Page 45 Review by Stephen
Jeffrey has made a career out of writing beautifully observed, sensitive and entertainingly self-deprecating works most of us can instinctively relate to. They're drawn in miniature with a minimum of fuss for maximum empathy, an astonishing clarity for complete recognition, and printed in pocketbooks which makes the experience an unusually intimate one. Speaking of empathy, the disintegration of his relationship with a flatmate is one that made me guffaw with recognition: "Please note that leaving notes is never a good way to communicate with people you're living with." In the end his flatmate moves out without notice, Jeffrey arriving home one day to find Ryan's belongings gone!
This is Jeffrey's most substantial work to date, encompassing as it does so many of the diverse threads in his life that lead him to become the endearingly candid comicbook creator we first experienced in the autobiographical CLUMSY whose creation, rejection, then design by Paul Hornschemeier and arrival as a self-published 2,000-copy printing we follow towards the end of this book. It stops before its triumph when Jeffrey discovers exactly what 2,000 copies look like and how much the boxes weigh, but stares at them in his attic room with a certain degree of cheerful optimism: "I guess now I just need to sell them." Any self-publisher can tell you exactly how funny that sentence is, but many won't be laughing as they do so.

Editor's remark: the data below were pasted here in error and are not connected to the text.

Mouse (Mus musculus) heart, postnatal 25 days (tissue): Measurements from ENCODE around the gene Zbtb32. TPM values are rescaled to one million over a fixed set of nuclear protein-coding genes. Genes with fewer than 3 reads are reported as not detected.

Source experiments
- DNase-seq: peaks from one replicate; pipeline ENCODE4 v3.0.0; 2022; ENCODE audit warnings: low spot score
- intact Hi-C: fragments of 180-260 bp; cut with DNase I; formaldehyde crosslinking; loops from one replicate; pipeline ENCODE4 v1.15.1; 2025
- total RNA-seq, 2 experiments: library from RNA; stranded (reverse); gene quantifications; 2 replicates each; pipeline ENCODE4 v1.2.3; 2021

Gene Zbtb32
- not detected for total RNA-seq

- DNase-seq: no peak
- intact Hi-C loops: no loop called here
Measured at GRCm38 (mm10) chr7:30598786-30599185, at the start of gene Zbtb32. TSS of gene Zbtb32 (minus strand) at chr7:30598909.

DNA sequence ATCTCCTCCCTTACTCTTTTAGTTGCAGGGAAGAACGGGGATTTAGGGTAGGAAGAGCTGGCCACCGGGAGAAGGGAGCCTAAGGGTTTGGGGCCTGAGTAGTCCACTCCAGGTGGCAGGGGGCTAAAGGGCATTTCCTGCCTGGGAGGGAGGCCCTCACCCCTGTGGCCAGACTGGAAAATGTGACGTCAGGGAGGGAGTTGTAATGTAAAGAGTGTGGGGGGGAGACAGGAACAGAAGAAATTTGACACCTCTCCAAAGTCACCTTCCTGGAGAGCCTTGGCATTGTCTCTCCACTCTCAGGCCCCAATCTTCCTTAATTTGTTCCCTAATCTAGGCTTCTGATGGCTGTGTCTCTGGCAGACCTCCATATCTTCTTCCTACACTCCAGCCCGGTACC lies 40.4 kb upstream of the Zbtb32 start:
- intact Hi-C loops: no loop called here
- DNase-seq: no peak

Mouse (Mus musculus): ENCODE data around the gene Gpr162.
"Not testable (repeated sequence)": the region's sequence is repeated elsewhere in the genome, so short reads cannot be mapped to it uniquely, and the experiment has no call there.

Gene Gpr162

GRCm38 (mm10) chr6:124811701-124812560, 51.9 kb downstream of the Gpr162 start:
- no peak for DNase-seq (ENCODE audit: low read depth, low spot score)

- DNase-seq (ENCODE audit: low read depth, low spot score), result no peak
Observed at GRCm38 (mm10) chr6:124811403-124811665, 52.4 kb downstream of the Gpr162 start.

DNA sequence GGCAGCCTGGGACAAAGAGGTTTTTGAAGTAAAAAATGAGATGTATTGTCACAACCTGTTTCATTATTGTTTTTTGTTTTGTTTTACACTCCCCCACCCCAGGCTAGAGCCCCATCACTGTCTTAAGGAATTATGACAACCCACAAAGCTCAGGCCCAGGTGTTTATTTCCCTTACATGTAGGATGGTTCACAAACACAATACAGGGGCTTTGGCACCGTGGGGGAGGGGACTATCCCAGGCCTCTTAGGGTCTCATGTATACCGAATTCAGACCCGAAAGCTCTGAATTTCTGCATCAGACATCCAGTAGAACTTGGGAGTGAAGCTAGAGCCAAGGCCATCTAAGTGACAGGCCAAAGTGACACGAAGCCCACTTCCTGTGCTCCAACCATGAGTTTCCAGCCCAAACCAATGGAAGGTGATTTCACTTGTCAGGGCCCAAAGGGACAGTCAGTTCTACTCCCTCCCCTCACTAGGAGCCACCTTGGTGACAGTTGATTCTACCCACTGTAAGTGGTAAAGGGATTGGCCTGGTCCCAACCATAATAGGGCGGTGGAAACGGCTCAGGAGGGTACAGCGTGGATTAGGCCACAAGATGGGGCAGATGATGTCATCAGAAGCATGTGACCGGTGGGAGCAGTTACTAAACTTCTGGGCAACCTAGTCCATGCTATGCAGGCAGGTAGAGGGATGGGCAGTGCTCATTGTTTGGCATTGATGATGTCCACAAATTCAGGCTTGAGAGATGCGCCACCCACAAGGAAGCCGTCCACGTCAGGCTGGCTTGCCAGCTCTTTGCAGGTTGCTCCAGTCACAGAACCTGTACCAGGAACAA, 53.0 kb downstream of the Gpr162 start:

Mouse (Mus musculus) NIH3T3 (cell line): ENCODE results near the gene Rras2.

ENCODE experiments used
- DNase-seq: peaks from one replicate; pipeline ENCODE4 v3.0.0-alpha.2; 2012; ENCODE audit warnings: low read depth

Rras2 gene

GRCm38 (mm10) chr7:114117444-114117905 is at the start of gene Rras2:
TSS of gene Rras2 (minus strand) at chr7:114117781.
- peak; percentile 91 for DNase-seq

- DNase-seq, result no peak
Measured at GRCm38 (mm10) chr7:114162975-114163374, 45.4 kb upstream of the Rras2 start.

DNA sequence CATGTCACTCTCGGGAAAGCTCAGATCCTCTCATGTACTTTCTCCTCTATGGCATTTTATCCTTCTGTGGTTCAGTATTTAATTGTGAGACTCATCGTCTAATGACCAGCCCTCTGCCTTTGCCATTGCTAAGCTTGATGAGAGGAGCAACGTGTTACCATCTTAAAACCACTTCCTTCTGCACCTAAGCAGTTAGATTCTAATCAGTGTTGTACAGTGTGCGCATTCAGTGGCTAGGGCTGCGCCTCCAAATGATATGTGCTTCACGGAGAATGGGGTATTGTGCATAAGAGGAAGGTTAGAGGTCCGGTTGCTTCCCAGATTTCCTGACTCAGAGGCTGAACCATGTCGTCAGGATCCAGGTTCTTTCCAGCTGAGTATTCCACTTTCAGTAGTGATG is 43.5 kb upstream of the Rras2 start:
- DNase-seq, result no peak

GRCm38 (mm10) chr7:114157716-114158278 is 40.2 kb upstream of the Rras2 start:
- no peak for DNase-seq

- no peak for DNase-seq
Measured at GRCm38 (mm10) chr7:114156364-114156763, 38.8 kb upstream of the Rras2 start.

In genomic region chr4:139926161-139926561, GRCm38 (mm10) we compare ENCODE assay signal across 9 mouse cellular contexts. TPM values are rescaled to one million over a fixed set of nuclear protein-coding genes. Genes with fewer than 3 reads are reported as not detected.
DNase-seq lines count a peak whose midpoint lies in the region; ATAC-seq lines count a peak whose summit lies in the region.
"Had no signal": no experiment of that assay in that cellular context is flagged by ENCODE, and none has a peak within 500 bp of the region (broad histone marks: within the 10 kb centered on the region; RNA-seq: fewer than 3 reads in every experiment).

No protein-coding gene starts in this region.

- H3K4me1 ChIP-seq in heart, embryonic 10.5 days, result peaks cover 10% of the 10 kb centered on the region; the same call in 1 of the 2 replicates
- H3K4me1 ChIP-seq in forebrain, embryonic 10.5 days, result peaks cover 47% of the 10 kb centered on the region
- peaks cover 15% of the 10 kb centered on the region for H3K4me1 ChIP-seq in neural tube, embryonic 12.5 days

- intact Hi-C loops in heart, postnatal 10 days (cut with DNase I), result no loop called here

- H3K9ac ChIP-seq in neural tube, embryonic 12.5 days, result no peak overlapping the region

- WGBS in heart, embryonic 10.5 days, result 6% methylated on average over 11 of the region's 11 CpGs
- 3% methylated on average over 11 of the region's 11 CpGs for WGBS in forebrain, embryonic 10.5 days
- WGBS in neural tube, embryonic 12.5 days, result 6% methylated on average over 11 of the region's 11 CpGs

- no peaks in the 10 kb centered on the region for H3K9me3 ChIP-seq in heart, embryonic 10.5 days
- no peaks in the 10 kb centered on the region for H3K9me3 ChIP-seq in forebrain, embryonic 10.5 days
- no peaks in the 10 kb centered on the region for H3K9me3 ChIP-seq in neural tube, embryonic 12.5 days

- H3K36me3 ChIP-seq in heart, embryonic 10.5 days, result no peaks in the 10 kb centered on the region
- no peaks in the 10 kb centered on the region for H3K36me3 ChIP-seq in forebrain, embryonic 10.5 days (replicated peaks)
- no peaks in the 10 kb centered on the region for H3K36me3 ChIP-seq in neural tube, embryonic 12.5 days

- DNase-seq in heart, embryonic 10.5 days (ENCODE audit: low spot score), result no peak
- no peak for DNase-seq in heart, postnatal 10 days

"In Retrospect," reads the introduction's title, "It All Makes Perfect Sense'". But only in retrospect.
That's where the likes of Brown and Porcellino excel: at conveying just how baffling adolescence and early adulthood can be. It's only in retrospect that we can chart a course backwards and see how we got here from there; when we're young, not only does it look impossible to get here from there, we don't even know where 'here' will be. It's like being entirely surrounded by an opaque fog, it's like... oh, it's like Anders Nielsen's DOGS AND WATER. As the progress of CLUMSY itself makes plain, with its daily hours of hard graft, success far from guaranteed, it could all have gone very differently. Then there are all the other crossroads which could have led Brown down a very different route. And apart from an early fixation with drawing, it doesn't start off too promisingly in the first place, an early lack of confidence in himself and his body compounded by his timidity with girls and the embarrassing and debilitating effects of Crohn's Disease before surgery leads to stability. But, confesses Jeffrey, "Being made fun of didn't make me any more sensitive to others." Another tick in the recognition box, eh?
Jeffrey's binge drinking at college was a complete revelation to me, and we must all thank God that he gave up the weed which only served to exacerbate his natural paranoia, otherwise he might never have been brave enough to publish his 'girlfriend trilogy' at all.
There are those, however, who do help steer him in the right direction with their positive encouragement and practical support: his parents, the manager at his local comic shop, and later on Chris Ware and Paul Hornschemeier. Even the five faculty members of his Art Institute whose blundering critiques initially cause further bewilderment can be said to have given him a push - away from everything they taught! Brown also pays tribute to a young fellow student who happened to sit in on that session, and who sees from the outside what Jeffrey cannot when one teacher asks, "What are these paintings missing that these drawings do have, though?" It's a moment of insight which may have made all the difference: "The humour."
In retrospect, it all makes sense.